I confess, I'm a photo thief! It's not enough that I have a drawer full of my sister's photos to scrap, or that I carry my camera with me where ever I go and torment my family with photo ops, I also raid their face book photos, which is where I came across this adorable photo of Astrid, my future daughter-in-law. She did not cooperate by including any information on the photo, so I can only guess that it was taken in Kansas where she and my son met at KU, and where they are both grad students. It does look like Kansas don't you think?
I used K&Company's new Susan Winget specialty paper pad, "Nature" for this layout. It had so many gorgeous sticker sheets to match, and you know I had to get them! The flowers are Prima, Innocence and Belle Arte Mystere. I made the swirl using a technique I learned from Lynn, also know as foamy at scrapbook.com, using Zva swirls as a pattern and pearlized white fabric glue.
I am often asked how I do my distressed edges, so will address that technique with this layout. There are several different ways to begin. This is one I developed by examining the pages of one of my favorite scrapbookers, gabriellep. I begin by free-hand cutting a wavy edge all around my paper. I have also used various deco edge scissors for a different look, or just skipped this first step and begun at step two.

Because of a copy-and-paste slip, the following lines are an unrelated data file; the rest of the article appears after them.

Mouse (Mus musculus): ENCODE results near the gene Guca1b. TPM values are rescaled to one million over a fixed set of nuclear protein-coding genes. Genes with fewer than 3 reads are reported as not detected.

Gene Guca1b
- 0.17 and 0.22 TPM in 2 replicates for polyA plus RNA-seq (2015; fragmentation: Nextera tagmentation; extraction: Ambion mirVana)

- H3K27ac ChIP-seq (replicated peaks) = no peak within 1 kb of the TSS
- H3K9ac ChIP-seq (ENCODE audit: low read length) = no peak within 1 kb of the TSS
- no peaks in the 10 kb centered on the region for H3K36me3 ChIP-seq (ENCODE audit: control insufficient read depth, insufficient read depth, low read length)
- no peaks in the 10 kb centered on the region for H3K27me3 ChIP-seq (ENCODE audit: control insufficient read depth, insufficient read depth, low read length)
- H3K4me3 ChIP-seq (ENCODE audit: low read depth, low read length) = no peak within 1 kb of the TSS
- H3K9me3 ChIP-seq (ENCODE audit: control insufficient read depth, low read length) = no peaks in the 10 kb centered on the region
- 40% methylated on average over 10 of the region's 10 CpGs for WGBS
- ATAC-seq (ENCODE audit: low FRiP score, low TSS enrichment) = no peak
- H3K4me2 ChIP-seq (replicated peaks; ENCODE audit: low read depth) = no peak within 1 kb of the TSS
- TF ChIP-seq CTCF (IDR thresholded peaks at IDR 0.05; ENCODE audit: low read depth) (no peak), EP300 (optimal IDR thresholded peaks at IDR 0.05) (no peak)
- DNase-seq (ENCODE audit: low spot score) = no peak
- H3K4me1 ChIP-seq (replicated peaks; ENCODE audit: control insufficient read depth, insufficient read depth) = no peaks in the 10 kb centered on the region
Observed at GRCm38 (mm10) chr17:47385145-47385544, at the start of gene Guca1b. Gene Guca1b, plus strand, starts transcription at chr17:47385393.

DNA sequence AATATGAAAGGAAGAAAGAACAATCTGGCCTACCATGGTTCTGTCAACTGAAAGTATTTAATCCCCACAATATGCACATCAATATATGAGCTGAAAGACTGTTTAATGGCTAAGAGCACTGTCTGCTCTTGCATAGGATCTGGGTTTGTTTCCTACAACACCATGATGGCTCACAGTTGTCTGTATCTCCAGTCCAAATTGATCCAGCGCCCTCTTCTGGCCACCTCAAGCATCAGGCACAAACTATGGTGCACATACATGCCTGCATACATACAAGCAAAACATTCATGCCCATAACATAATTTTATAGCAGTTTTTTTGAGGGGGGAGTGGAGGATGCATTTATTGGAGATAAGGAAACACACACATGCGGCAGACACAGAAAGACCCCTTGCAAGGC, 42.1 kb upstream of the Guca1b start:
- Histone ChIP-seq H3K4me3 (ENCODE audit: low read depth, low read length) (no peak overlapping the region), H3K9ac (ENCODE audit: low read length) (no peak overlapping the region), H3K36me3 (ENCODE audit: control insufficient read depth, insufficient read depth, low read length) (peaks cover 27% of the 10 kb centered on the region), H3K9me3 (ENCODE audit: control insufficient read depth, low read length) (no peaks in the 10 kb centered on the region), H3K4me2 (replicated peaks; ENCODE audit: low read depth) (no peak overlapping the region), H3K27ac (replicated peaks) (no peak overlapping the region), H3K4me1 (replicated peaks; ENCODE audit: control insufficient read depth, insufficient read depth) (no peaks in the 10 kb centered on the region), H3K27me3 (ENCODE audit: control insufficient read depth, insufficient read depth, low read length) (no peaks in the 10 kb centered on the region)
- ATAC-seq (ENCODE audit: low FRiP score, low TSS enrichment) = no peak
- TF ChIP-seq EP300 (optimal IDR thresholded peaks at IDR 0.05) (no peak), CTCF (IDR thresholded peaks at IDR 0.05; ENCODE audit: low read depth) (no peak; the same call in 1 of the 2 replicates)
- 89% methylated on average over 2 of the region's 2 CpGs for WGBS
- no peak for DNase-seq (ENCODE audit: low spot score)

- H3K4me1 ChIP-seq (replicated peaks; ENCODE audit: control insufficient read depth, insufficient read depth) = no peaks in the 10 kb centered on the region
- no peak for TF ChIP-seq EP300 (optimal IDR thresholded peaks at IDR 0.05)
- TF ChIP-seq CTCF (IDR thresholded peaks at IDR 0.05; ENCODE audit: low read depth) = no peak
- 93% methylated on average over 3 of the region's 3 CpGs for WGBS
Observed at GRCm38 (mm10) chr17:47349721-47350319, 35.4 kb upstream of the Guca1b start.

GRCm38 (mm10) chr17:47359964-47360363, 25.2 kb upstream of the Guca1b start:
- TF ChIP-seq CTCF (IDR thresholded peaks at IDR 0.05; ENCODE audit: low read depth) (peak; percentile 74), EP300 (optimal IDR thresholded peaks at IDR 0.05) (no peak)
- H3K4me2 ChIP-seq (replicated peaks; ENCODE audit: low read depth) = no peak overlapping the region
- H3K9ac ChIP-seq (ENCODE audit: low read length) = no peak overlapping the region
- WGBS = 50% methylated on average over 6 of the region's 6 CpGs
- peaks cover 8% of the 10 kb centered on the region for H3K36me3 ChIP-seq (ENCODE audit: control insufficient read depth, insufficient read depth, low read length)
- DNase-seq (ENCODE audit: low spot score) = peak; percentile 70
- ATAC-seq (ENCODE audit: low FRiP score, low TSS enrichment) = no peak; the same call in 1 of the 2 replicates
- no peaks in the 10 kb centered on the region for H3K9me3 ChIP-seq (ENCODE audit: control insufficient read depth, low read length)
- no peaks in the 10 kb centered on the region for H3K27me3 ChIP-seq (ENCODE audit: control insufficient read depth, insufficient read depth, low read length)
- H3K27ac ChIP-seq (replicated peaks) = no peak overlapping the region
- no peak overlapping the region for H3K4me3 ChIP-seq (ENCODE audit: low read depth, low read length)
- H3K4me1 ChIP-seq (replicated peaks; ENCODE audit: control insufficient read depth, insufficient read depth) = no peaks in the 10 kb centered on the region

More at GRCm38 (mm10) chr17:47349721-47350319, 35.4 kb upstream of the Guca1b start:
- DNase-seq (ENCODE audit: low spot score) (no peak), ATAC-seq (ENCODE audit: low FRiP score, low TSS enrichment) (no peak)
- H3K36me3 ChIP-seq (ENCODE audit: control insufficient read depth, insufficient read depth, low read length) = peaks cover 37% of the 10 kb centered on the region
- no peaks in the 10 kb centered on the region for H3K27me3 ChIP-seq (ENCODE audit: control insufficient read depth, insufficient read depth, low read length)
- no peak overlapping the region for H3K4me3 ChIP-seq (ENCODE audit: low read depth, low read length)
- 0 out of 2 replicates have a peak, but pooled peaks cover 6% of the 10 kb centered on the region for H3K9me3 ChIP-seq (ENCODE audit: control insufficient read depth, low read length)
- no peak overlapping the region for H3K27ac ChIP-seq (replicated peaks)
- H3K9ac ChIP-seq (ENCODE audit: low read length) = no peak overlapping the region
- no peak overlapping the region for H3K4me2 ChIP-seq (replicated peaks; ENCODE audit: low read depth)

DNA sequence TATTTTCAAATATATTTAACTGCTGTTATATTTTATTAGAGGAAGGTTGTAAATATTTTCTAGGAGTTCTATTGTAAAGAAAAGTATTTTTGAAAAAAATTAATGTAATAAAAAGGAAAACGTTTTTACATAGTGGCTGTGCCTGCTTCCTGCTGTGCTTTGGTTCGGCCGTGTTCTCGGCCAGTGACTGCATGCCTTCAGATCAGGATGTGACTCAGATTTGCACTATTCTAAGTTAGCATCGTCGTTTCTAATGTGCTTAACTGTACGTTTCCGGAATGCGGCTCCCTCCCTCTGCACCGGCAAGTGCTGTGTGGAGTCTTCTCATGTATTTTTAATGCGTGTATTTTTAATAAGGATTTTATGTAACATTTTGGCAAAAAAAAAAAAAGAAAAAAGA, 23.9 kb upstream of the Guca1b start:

The second step is to distress the edges. I like to use this simple Heidi Swapp edge distresser, which was a gift from my sweet friend Bettylou and one of my most used tools. You just run it along the edge of your paper. You can also use your scissors to accomplish the same look as demonstrated in the next photo, though it requires a bit more practice and skill.
The next step is to ink the edges as heavily or lightly as you like with whatever color suits your fancy.
You can see by my finger that I have been doing some inking today! I suppose the last 2 steps are interchangeable and that my fingers wouldn't always be ink stained if I were to reverse the order, but I have always inked and then used my fingers on the inside curve to roll the paper back.
And this is what it looks like when you are all done!
Thanks again for stopping by.